History & Culture

A walk through some of the oldest parts of Coimbatore with city chronicler Rajesh Govindarajulu

Inside the home of CK Subramania Mudaliar

Inside the home of CK Subramania Mudaliar   | Photo Credit: The Hindu Archives


Deities and history with pickles on the side: Walking down Coimbatore’s Town Hall area

I hope to snatch a few moments with Rajesh Govindarajulu before he starts the curated walk of the Town Hall area, as part of the Coimbatore Vizha. Rajesh says we can take a quick look inside the Koniamman temple, where the walk begins; after all Koniamman is one of the presiding deities of the city (there are eight more devi temples, he says).

The Koniamman temple in 1963

The Koniamman temple in 1963   | Photo Credit: THE HINDU ARCHIVES

The Koniamman Temple in 2019

The Koniamman Temple in 2019   | Photo Credit: S Siva Saravanan

While the temple has been built and rebuilt several times, the present idol is very, very old. Even older is the devi (just the head) who resides at a shrine at the rear. Almost all marriages in the old days began here (from matchmaking and girl-meeting-boy-sessions) and wedding photographs of the older Coimbatoreans will definitely include one with the temple in the background. Today there are flower shops and stalls with salt and pepper being sold in leaf cups to ward off the evil eye. What is today the Corporation parking lot was once the temple pond.

The grand old Laxmi Vilas, built by ATT Mudaliar

The grand old Laxmi Vilas, built by ATT Mudaliar   | Photo Credit: The Hindu Archives

There is nothing really visually appealing in the area today, unless you shut out the the crowds, noisy buses and the garlands of electric wires overhead. You do that automatically when Rajesh begins speaking. The noise, grime and chaos disappear. In their place suddenly, are gracious old homes like Lakshmi Vilas (the city’s first double-decker house constructed in 1888) where philanthropists like the phenomenally rich Rao Bahadur AT Thiruvengadaswami Mudaliar and his family members dispensed charity and good will. They were also responsible for the development of the Government Hospital on Trichy Road. Hidden away somewhere there is the home of Rao Saheb Arokiaswamy Pillai that is today MG Eye Hospital, the first in Coimbatore, started in 1928; the Royal Theatre belonging to the RHR family in 1931; and others.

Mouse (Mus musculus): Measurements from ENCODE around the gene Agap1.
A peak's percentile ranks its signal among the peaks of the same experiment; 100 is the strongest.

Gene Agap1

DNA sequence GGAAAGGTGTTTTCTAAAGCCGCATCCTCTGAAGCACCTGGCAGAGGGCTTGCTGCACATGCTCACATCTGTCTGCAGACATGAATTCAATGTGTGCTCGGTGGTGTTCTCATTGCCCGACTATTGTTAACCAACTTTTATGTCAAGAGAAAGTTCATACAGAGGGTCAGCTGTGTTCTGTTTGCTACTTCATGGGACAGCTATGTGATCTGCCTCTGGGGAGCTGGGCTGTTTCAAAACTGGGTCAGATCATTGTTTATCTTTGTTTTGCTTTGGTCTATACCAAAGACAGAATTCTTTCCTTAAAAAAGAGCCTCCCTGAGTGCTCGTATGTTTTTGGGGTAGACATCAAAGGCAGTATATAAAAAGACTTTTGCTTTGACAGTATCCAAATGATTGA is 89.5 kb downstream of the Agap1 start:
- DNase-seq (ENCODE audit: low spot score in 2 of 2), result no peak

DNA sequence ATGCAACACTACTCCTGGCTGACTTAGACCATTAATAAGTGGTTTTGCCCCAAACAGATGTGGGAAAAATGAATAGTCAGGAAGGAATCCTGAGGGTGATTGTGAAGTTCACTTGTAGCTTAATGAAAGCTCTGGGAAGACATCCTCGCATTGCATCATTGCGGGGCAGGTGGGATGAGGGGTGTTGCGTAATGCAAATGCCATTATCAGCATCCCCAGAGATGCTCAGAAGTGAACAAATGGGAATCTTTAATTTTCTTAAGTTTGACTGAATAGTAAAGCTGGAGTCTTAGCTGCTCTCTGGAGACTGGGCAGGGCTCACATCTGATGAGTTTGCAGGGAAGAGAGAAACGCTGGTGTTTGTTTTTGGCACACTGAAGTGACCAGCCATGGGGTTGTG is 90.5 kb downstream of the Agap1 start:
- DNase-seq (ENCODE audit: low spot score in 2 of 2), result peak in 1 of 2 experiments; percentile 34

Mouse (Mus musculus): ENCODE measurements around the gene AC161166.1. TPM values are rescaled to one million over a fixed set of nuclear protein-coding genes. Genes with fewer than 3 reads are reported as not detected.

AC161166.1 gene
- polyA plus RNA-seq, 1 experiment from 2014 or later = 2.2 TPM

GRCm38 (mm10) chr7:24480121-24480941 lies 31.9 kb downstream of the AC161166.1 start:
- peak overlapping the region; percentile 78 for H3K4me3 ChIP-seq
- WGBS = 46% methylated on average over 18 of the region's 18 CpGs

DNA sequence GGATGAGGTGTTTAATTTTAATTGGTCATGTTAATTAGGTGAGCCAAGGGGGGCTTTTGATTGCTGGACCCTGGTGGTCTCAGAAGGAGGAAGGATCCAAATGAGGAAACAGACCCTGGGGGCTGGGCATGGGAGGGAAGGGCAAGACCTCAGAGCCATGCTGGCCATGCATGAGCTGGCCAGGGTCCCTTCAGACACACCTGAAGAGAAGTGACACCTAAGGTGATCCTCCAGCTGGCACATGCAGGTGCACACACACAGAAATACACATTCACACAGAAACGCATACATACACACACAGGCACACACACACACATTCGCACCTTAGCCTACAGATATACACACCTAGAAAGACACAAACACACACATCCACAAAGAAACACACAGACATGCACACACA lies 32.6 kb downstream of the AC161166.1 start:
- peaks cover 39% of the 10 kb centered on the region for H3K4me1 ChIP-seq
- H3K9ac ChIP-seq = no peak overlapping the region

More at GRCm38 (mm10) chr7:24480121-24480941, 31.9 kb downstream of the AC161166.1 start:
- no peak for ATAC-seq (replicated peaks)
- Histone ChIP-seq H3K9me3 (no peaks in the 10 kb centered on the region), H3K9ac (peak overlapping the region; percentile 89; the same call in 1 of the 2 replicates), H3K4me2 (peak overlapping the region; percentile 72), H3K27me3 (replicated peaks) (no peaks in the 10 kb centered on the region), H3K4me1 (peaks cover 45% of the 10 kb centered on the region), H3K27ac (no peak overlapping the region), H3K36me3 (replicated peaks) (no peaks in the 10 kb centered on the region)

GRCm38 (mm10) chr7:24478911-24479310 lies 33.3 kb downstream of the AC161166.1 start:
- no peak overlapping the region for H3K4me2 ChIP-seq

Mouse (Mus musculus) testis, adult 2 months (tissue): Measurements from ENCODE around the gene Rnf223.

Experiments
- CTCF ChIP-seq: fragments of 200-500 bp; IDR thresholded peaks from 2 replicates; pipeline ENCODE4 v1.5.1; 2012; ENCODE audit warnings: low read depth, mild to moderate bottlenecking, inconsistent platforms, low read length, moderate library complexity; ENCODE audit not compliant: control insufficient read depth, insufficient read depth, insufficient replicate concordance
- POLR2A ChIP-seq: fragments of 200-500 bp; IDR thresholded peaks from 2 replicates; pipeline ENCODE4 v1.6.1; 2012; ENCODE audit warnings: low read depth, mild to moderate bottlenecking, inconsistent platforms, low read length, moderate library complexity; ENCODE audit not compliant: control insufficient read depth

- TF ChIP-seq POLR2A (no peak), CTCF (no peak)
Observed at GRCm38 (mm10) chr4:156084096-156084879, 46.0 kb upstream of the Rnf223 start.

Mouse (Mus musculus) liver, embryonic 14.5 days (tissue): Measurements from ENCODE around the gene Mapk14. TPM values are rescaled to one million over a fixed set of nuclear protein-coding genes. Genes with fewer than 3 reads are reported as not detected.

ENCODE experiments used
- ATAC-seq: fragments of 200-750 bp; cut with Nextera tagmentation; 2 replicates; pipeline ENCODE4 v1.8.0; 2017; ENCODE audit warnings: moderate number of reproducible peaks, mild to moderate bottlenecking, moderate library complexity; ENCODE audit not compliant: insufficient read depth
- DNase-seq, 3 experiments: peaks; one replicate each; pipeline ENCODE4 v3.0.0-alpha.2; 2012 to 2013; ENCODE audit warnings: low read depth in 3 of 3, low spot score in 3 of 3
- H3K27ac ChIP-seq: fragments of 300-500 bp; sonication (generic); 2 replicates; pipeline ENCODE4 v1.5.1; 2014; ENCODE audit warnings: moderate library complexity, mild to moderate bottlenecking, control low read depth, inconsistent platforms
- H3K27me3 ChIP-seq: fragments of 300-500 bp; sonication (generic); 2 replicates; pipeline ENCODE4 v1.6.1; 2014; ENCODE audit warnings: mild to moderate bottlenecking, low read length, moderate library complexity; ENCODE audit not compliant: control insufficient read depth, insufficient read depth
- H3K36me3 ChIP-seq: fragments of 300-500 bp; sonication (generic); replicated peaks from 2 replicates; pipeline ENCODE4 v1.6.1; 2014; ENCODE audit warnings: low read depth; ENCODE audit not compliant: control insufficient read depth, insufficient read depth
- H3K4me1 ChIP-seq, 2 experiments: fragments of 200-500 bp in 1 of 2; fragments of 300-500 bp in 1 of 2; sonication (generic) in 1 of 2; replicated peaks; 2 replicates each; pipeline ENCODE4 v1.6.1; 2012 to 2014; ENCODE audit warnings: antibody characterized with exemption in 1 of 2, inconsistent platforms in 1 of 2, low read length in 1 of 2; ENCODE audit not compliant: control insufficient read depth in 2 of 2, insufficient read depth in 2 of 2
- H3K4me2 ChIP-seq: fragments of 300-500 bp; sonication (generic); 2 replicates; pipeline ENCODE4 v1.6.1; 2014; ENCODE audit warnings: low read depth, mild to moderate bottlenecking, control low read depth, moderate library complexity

City Chronicler Rajesh Govindarajulu starting the Heritage Walk

City Chronicler Rajesh Govindarajulu starting the Heritage Walk   | Photo Credit: Pankaja Srinivasan

“Sivaji Ganesan films were all the rage here. But, more than the movies, it is the cycle stand that was more significant. The hall boasted a cycle stand that could accommodate 634 cycles. “The cycle ticket was very important and the theatre made a lot of money from those,” says Rajesh. As we wind our way down the road, we spot old neighbours Shri Balaaji & Co Bakers and Durghalal Pickles. Not too far is the Bangalore Biriyani Hotel (set up in the 1960s) where filmstars ate often. Then we cross the road that witnessed hundreds of fans thronging MGR as he greeted and spoke to them when his films released at the nearby Raja Theatre.

The history of this area goes way back to before films and restaurants came up. The Kongu region had a brisk trade with the Romans.

The name Kottai Medu comes from a Vijayanagara era fort, which was visited by Hyder Ali and Tipu Sultan. Eventually it was pulled down in 1973, after the Third Mysore War. Before the Europeans took over, Coimbatore, says Rajesh, was ruled either directly or indirectly by all the major dynasties in this part of the world, including the Cholas, Cheras, Pandyas, Pallavas and the Gangas of Thalakkad in Karnataka who reported to the Rastrakutas .

We visit an akhara where wrestlers of the Jatti community trained and once provided security to the city. Their weights and barbells made of stone and wood still stand, garlanded. Curiously, the Maharaja of Mysore looks on from a photograph (he is significant to this community, says Rajesh). Next door is the Garadi Perumal temple where we admire the beautiful old bronzes, said to have been spirited away from Srirangam when there was the fear of Malik Kafur sacking the temple.

Rajesh packs the walk as much with historically documented information as he does with anecdotes. A visit to the historic residence of freedom fighter/advocate Sivakavimani CK Subramania Mudaliar (1878-1961), who wrote a treatise on Periapuranam, is a moving experience. The home, built around a small courtyard, is just as it must have been when he sat and worked on his labour of love, with its wooden beams and pillars now shiny with age. His puja room remains the way it was in his day and old photographs and Tanjore paintings add to the ambience...

That evening, we get a sense of what our city was and how it has remained deeply multicultural for centuries, tolerant (well, almost always), entrepreneurial and with a strong sense of nationalism. Mahatma Gandhi came here (his statue stands behind dusty bars) and he visited the home of one of the area’s oldest inhabitants — the Korangu Seth family, just round the corner.

We cross the revered Attar Jamath Mosque, old convents and churches like St Michaels, Presentation and Fatima. In this part of Coimbatore, the gods do not squabble. It is a happy walk. One all Coimbatoreans should take.

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Printable version | Jan 21, 2020 6:29:39 AM | https://www.thehindu.com/society/history-and-culture/walking-down-coimbatores-town-hall-area/article30502832.ece

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